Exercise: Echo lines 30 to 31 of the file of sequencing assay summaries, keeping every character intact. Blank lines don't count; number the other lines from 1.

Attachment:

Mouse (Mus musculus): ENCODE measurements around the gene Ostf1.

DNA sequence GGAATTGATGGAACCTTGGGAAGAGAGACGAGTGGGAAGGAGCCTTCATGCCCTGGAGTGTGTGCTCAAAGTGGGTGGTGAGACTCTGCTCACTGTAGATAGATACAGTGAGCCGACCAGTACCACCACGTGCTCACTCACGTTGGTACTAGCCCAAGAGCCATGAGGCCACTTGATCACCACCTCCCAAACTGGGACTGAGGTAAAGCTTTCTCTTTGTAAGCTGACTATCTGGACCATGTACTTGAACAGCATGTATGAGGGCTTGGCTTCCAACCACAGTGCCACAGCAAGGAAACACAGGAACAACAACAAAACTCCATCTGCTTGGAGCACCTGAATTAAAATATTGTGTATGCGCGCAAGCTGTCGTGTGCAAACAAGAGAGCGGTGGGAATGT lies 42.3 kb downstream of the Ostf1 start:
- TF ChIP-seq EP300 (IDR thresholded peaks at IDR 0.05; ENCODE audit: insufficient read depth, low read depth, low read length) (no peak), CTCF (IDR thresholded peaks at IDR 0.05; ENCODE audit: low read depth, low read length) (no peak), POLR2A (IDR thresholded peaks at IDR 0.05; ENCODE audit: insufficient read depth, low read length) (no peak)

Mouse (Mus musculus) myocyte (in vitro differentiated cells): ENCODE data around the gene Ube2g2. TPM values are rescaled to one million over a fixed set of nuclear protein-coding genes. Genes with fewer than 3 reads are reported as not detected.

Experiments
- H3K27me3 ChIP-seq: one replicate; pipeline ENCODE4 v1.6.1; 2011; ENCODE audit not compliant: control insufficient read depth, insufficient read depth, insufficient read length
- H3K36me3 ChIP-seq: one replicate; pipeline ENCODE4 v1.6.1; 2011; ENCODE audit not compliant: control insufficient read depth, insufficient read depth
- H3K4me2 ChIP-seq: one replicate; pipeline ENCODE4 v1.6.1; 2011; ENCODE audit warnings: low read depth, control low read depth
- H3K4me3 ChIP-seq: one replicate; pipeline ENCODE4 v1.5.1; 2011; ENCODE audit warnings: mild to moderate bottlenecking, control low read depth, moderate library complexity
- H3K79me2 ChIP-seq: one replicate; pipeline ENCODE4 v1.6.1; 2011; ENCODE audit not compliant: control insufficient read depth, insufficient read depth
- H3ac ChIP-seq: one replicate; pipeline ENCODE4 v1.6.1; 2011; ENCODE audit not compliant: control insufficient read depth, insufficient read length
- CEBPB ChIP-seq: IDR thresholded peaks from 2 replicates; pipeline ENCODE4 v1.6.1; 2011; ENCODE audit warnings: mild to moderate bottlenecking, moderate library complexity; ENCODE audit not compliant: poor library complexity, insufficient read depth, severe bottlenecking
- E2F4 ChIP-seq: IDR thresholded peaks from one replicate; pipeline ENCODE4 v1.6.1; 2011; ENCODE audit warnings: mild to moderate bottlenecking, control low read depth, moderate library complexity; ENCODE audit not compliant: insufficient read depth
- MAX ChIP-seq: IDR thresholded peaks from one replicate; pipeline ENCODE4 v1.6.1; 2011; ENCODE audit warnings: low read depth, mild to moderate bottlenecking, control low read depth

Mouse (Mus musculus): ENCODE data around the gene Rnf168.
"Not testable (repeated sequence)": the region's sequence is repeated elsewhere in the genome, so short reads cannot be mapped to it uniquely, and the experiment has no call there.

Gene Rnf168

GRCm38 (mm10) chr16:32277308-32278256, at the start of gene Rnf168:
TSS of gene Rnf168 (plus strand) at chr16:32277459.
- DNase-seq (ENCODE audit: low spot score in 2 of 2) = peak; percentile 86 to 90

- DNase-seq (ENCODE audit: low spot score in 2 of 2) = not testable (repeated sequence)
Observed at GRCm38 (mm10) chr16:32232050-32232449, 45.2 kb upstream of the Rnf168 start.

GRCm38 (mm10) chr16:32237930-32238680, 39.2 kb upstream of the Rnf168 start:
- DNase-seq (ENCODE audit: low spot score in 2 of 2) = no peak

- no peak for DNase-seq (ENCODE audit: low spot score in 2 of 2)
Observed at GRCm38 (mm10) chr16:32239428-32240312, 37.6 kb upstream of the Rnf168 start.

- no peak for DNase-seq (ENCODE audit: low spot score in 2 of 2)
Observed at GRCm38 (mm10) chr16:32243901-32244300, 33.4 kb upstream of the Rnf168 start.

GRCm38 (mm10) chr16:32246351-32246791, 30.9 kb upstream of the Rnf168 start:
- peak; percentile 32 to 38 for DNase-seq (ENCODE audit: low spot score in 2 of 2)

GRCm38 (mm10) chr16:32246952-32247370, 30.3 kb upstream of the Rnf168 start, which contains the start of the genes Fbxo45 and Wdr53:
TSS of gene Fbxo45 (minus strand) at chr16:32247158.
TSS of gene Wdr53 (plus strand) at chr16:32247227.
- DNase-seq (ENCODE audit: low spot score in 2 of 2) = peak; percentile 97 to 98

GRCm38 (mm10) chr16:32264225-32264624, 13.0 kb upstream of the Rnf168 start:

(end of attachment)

- peak; percentile 32 to 38 for DNase-seq (ENCODE audit: low spot score in 2 of 2)

GRCm38 (mm10) chr16:32246952-32247370, 30.3 kb upstream of the Rnf168 start, which contains the start of the genes Fbxo45 and Wdr53: